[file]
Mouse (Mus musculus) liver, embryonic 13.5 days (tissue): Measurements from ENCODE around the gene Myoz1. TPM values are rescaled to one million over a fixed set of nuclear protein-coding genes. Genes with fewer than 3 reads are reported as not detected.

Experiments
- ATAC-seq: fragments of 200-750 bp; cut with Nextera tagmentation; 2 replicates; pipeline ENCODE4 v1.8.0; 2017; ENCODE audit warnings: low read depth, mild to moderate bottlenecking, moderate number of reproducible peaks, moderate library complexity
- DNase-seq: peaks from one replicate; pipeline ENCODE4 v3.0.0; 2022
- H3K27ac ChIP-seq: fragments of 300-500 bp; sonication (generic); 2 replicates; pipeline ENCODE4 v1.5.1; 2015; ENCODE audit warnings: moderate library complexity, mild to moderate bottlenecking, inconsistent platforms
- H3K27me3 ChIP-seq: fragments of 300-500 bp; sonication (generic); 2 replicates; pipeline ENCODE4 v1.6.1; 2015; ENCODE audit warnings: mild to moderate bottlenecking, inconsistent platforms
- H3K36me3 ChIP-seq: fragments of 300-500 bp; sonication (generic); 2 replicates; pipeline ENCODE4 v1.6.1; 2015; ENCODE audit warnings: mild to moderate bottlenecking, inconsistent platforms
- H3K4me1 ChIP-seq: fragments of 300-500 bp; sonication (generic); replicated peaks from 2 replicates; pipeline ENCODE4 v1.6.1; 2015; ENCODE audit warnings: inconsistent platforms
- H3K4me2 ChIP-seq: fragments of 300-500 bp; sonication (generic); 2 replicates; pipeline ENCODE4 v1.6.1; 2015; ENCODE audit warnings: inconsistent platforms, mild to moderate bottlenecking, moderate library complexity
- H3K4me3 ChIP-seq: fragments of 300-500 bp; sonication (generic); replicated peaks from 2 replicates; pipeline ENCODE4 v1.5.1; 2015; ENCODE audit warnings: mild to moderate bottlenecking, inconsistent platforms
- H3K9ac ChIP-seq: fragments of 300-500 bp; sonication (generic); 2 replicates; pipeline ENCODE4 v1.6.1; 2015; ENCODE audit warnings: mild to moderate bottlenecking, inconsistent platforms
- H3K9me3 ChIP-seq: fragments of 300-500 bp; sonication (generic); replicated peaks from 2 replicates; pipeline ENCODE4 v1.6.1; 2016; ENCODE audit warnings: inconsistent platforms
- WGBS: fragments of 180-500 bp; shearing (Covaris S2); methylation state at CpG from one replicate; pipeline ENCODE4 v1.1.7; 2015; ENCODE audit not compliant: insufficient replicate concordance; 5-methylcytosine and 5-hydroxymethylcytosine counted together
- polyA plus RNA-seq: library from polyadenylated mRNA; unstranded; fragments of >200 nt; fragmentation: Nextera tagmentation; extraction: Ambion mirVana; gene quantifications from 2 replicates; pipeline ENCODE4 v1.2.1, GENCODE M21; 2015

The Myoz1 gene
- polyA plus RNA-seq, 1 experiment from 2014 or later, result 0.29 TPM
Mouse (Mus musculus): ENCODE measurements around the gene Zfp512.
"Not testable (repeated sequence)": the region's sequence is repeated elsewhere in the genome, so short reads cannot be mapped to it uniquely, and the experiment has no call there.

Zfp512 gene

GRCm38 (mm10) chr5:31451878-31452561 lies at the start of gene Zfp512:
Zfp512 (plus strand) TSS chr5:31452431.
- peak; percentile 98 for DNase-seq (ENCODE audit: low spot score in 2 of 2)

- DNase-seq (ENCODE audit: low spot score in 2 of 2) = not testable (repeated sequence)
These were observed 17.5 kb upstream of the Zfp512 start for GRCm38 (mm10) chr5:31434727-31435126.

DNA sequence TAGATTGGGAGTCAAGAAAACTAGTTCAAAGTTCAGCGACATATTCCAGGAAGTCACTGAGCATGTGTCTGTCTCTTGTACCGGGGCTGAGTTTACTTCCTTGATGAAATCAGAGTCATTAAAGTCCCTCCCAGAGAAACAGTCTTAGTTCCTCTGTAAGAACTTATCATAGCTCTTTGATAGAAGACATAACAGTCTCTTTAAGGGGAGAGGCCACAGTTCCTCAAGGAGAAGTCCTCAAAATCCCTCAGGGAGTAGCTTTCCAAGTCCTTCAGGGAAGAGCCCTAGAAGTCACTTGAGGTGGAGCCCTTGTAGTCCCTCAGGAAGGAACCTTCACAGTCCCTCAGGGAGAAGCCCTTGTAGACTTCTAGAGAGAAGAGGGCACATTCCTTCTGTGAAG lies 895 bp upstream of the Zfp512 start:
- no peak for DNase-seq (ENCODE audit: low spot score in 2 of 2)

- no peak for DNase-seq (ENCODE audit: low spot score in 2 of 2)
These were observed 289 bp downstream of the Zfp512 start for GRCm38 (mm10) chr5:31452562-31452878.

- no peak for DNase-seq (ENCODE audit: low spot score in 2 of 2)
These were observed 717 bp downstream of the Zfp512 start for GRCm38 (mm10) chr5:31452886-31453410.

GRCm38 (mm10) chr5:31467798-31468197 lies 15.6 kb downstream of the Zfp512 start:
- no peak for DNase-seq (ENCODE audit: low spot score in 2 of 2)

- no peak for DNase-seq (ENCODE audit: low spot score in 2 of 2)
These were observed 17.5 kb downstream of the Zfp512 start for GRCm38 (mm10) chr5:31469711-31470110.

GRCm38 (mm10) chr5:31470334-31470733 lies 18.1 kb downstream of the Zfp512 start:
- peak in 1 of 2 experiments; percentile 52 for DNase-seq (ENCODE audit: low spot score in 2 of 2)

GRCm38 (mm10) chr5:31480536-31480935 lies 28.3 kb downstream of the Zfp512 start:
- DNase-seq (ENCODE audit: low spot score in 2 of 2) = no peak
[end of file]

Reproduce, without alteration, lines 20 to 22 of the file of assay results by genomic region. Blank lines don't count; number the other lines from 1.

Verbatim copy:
GRCm38 (mm10) chr5:31451878-31452561 lies at the start of gene Zfp512:
Zfp512 (plus strand) TSS chr5:31452431.
- peak; percentile 98 for DNase-seq (ENCODE audit: low spot score in 2 of 2)